Groundwater, pesticide, rinsates, activated charcole, adsorption, biodegradation
An activated charcoal filtration unit was designed to remove pesticides from leftover pesticide solutions and rinsates generated under farm-like conditions. The system, fabricated for less than $1400 using readily available components, effectively removed the pesticides atrazine, benomyl, carbaryl, fluometuron, metolachlor, and trifluralin from wastewater generated on the University of Arkansas Agronomy Farm located in Fayetteville, AR. A total of 2253 L of wastewater were treated using the system. Of these 1768 L were generated from washing out the spray tank (rinsates) while 485 L stemmed from leftover pesticide solutions that were mixed, but not applied. Typical initial pesticide concentrations in the wastewater were on the order of 500 to 1000 parts per million (ppm). The final pesticide concentrations remaining after charcoal filtration were generally less than 10 ppm. Approximately 1514 L of wastewater was treated with 23 kg of charcoal before the charcoal was replaced. This resulted in an estimated pesticide loading rate on the charcoal of 0.05 to 0.10 kg pesticide active ingredient per kg activated charcoal. Incubation of alachlor-treated charcoal with a mixed culture of microorganisms resulted in approximately a 30% loss of alachlor after 21 d. These results suggest that on-site degradation of spent charcoal may be a feasible alternative to incineration, however more research is needed to fully determine its potential. A reduced adsorption of methylene blue dye with increasing amounts of trifluralin sorbed to charcoal occurred. Activated charcoal treated with 222 mg/g trifluralin sorbed only 19% of the amount sorbed by the control with no trifluralin present. These results suggest that methylene blue or other dyes might be used to indicate the remaining adsorptive capacity of a charcoal used for removing pesticides from wastewater.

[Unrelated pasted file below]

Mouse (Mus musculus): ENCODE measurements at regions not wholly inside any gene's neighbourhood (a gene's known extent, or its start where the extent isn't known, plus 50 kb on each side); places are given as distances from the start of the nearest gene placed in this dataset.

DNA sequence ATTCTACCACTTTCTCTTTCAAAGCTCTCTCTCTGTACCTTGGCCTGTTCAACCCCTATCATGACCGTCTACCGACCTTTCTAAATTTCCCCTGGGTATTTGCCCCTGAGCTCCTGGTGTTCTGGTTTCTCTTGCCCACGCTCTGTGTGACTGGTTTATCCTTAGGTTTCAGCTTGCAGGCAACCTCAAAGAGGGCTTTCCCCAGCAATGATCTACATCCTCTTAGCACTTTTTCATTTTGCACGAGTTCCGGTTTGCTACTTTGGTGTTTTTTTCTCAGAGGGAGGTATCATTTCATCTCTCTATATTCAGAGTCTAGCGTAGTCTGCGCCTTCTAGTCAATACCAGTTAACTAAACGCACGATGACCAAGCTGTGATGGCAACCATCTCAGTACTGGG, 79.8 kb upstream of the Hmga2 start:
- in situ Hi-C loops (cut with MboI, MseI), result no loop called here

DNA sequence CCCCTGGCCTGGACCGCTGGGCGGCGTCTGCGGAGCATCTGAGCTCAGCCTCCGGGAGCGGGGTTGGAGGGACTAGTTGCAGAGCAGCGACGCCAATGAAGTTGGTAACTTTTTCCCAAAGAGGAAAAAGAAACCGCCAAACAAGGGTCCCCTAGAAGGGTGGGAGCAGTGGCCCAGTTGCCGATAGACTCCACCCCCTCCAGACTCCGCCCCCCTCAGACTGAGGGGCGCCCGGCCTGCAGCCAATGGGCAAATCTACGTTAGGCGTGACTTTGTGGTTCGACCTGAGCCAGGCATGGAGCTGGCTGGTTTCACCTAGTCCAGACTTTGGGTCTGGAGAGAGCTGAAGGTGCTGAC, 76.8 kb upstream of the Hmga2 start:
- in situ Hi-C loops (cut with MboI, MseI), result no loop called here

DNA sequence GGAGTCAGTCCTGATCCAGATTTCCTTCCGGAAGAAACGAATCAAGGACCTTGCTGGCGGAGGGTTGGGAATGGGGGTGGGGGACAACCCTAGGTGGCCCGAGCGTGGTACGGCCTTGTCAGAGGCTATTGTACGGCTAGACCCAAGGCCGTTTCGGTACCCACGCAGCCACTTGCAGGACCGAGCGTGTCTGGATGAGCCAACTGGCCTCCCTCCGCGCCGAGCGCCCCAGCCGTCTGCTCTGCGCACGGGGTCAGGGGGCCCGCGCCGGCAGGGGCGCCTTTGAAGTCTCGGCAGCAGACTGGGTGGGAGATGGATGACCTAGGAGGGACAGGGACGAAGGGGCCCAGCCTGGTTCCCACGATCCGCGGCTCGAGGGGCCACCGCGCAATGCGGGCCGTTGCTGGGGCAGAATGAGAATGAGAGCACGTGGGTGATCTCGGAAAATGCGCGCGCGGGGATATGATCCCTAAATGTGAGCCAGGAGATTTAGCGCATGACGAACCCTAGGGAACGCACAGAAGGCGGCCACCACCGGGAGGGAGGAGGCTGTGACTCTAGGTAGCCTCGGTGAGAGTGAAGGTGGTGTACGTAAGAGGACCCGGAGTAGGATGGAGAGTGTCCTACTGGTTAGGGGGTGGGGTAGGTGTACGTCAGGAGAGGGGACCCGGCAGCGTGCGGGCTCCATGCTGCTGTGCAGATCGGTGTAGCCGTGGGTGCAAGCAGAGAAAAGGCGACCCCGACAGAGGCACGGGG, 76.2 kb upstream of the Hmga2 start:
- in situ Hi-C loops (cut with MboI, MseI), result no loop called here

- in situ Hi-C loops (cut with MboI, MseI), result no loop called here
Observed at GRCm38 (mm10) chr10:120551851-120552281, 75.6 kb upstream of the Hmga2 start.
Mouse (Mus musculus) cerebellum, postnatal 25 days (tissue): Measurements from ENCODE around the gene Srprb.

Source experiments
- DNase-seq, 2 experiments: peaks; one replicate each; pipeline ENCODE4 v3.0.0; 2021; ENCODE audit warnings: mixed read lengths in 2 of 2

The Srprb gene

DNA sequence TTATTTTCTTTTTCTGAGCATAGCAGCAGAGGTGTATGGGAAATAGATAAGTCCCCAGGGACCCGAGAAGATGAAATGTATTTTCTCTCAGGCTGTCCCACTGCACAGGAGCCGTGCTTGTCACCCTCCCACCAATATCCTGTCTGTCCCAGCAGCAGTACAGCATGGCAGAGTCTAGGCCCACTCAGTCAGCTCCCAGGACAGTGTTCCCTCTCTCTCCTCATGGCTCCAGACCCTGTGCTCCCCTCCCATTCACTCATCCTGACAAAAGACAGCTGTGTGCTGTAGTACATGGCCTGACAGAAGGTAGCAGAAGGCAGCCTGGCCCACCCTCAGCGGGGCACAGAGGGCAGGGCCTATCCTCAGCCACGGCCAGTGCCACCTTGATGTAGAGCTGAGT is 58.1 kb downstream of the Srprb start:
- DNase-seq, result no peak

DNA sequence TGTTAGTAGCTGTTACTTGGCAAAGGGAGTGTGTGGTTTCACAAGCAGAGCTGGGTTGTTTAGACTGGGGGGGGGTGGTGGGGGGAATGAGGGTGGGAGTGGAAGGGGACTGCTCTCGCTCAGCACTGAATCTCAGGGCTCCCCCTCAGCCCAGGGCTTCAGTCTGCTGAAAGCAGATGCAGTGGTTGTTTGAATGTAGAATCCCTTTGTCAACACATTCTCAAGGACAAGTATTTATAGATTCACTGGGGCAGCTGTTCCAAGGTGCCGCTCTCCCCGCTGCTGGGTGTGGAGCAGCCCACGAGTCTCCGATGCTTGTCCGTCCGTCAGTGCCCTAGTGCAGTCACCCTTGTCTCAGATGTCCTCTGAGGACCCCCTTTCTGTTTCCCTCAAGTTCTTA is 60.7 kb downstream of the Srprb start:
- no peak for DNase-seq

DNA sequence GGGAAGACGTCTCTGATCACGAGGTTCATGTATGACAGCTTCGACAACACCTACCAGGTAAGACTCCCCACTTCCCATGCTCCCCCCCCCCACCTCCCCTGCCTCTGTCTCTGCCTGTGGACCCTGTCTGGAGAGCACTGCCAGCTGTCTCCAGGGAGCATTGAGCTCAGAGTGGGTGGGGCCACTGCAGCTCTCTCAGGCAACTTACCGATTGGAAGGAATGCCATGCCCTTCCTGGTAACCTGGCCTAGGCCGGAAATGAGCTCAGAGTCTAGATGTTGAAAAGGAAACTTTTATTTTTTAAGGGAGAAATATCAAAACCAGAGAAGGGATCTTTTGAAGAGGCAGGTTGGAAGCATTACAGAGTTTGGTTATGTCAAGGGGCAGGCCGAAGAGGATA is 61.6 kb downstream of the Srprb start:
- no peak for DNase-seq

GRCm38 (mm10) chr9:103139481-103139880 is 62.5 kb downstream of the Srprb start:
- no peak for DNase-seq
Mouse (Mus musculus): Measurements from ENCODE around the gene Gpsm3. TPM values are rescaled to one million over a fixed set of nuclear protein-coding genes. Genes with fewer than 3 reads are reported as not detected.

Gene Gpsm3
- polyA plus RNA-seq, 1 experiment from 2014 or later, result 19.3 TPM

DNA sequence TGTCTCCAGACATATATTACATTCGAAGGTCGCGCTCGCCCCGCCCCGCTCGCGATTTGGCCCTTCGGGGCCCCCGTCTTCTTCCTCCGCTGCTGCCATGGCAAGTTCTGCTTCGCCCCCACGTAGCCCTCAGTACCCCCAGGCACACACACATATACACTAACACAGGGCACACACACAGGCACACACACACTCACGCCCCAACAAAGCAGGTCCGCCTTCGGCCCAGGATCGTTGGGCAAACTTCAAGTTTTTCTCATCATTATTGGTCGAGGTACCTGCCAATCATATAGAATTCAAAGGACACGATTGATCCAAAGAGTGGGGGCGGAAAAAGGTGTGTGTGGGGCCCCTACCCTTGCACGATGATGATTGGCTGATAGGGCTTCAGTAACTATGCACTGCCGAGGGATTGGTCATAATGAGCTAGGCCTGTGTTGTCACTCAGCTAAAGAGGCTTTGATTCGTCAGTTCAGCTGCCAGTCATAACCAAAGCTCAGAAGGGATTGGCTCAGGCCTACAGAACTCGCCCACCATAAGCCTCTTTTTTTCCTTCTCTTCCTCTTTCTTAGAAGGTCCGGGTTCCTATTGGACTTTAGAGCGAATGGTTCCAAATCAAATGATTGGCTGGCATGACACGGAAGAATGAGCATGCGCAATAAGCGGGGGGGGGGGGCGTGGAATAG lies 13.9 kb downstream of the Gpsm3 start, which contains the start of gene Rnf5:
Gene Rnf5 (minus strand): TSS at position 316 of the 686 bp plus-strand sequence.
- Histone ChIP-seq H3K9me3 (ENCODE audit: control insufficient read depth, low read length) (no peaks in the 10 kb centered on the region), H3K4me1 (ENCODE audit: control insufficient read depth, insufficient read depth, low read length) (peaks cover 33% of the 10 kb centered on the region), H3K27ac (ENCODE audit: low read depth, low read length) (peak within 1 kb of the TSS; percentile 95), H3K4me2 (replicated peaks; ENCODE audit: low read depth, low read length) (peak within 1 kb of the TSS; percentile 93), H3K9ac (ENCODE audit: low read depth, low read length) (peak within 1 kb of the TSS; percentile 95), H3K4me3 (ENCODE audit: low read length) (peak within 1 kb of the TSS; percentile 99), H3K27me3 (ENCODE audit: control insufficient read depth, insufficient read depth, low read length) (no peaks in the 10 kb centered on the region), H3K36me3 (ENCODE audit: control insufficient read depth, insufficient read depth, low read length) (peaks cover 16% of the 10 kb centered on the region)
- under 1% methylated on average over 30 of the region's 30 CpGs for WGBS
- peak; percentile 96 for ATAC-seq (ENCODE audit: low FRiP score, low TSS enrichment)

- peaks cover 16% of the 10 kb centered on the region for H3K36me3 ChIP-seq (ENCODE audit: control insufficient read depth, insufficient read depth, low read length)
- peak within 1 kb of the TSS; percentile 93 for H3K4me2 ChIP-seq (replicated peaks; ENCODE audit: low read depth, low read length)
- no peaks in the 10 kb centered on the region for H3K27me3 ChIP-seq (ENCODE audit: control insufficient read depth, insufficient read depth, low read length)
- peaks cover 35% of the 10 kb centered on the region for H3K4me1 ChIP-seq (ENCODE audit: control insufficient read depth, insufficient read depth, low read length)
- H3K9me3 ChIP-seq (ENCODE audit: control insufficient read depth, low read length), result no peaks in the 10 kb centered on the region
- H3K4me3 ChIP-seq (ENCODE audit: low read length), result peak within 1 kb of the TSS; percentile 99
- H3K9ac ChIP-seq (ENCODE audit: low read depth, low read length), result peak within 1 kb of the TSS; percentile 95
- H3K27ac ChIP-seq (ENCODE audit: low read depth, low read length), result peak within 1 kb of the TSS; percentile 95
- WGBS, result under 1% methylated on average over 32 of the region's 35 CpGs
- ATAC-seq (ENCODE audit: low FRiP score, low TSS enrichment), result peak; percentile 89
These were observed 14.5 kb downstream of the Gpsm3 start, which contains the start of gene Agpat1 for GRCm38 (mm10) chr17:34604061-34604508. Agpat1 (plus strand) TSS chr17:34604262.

Massey, Joseph H.; Lavy, Terry L.; and Mattice, John D.. 1989. Minimizing the Potential for Groundwater Contamination from Agricultural Point Sources. Arkansas Water Resources Center, Fayetteville, AR. PUB139. 40